Linux 5.9 To Bring Arm Memory Tagging Extension Support

Written by Michael Larabel in Arm on 6 July 2020 at 12:04 AM EDT. 5 Comments
The 64-bit ARM code building up for the Linux 5.9 cycle is set to mainline Memory Tagging Extension (MTE) support as another security improvement inbound.

The Memory Tagging Extension (MTE) of the ARMv8.5-A specification is intended to help fend off potential memory safety violations that could lead to exploits of the system. MTE has the mechanism with supported hardware to detect the most common memory safety violations and can assist in detection of vulnerabilities.

MTE fundamentally provides lock and key access to memory and checking that the key matches a given lock otherwise an error is raised. Tagging is done by adding four bits of metadata to every 16 bytes of physical memory and implements the lock while memory pointers are modified to contain the key.

Arm MTE support requires a modified C library and OS kernel. With Linux 5.9 there is now mainline support for MTE. The kernel-side changes are about making the necessary portions of the kernel aware of memory tags.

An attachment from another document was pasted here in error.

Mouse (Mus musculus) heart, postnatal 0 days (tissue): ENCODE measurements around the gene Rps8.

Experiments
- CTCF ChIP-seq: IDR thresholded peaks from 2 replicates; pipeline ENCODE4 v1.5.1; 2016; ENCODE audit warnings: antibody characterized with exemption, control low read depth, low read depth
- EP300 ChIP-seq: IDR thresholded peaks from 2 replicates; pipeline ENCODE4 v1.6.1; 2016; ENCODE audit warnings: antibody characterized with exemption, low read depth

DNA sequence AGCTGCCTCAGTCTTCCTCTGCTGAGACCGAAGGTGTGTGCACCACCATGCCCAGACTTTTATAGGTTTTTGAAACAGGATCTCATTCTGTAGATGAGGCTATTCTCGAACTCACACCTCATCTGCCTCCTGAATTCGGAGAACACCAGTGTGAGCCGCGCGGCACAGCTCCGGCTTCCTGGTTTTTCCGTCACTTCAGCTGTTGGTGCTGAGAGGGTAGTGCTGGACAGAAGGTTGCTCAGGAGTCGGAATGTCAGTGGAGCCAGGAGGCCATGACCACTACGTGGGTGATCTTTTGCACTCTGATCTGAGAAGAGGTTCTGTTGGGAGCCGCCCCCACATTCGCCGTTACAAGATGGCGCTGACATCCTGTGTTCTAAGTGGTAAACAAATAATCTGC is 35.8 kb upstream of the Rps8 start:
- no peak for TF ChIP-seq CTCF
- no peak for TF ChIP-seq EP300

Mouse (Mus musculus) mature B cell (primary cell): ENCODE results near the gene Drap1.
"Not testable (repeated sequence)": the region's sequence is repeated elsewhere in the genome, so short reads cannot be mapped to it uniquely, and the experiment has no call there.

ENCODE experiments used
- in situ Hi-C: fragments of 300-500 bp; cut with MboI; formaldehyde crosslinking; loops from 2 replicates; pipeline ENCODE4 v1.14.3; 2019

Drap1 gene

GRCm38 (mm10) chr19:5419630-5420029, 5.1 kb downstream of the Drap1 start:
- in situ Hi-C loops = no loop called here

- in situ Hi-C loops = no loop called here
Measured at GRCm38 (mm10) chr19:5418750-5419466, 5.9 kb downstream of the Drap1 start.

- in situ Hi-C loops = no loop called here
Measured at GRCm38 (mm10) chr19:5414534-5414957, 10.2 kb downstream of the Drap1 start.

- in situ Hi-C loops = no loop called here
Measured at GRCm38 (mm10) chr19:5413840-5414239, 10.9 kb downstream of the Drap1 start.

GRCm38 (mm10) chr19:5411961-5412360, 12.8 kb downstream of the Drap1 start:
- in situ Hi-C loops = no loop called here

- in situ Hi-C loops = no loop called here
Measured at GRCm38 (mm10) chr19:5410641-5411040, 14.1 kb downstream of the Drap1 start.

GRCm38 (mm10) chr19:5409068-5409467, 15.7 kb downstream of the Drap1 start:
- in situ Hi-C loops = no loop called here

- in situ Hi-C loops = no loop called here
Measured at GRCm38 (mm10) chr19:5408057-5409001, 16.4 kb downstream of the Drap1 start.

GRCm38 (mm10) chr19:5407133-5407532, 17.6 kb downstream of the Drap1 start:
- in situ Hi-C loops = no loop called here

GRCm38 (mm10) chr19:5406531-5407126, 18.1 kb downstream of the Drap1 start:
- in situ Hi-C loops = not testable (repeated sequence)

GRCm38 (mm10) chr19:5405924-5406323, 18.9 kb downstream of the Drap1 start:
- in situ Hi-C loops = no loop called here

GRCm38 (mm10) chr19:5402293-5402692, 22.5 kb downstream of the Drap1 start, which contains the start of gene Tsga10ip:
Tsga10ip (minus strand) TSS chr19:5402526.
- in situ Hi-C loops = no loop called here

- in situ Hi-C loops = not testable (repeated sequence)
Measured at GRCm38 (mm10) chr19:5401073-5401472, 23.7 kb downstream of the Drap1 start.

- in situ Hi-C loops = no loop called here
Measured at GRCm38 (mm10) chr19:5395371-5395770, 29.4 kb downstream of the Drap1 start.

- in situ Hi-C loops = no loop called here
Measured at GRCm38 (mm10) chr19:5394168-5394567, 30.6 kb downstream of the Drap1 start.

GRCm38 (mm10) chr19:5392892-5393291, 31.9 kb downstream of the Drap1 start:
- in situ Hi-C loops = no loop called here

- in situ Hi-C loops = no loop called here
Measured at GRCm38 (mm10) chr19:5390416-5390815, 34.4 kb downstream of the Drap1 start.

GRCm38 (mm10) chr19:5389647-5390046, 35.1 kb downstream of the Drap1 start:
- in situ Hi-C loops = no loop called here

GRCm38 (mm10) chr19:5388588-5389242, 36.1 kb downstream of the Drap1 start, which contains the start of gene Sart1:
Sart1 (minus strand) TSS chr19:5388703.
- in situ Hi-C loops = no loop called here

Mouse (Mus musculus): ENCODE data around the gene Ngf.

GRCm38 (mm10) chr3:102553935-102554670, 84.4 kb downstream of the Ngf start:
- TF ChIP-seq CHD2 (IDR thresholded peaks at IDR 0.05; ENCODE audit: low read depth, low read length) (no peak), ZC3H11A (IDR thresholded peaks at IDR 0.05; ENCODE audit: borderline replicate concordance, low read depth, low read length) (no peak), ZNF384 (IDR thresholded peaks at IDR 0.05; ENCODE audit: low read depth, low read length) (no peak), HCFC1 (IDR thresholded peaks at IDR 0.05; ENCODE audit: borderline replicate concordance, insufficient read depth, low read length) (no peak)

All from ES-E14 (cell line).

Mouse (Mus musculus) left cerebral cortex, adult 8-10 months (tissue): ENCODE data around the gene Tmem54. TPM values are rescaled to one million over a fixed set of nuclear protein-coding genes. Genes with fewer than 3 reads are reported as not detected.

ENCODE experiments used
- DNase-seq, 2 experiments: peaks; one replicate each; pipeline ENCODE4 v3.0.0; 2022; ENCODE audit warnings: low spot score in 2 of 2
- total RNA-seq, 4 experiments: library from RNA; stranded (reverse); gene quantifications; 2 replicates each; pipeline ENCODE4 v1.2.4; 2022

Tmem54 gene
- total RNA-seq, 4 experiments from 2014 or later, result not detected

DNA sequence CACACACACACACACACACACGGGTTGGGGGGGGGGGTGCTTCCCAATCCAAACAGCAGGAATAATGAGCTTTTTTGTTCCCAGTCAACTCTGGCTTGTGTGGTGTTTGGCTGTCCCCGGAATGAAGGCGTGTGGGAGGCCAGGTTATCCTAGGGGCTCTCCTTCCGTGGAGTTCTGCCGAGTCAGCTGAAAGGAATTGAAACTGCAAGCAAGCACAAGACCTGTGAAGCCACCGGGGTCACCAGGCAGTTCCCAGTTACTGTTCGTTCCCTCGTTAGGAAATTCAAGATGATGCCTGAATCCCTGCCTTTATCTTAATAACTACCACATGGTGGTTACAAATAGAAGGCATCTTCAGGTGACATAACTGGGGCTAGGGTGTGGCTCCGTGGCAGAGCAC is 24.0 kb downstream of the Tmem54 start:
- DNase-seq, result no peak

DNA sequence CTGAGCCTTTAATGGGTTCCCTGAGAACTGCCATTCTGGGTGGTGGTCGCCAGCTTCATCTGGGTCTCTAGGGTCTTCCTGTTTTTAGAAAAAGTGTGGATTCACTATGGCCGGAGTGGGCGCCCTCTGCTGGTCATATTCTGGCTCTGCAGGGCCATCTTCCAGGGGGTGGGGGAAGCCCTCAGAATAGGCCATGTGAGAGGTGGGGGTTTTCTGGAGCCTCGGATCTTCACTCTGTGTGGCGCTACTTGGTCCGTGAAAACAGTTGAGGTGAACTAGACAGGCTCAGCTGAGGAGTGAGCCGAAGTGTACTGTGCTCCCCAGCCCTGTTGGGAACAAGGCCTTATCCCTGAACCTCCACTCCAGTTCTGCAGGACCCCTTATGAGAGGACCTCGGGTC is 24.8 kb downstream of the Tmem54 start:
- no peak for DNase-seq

More details on Arm Memory Tagging Extension functionality can be found via this whitepaper.

What there is new to report on is MTE functionality currently being queued as part of the key ARM64 changes for the next version of the kernel, Linux 5.9. The Linux 5.9 cycle will formally kick off in August and release around October with this Arm memory safety feature.
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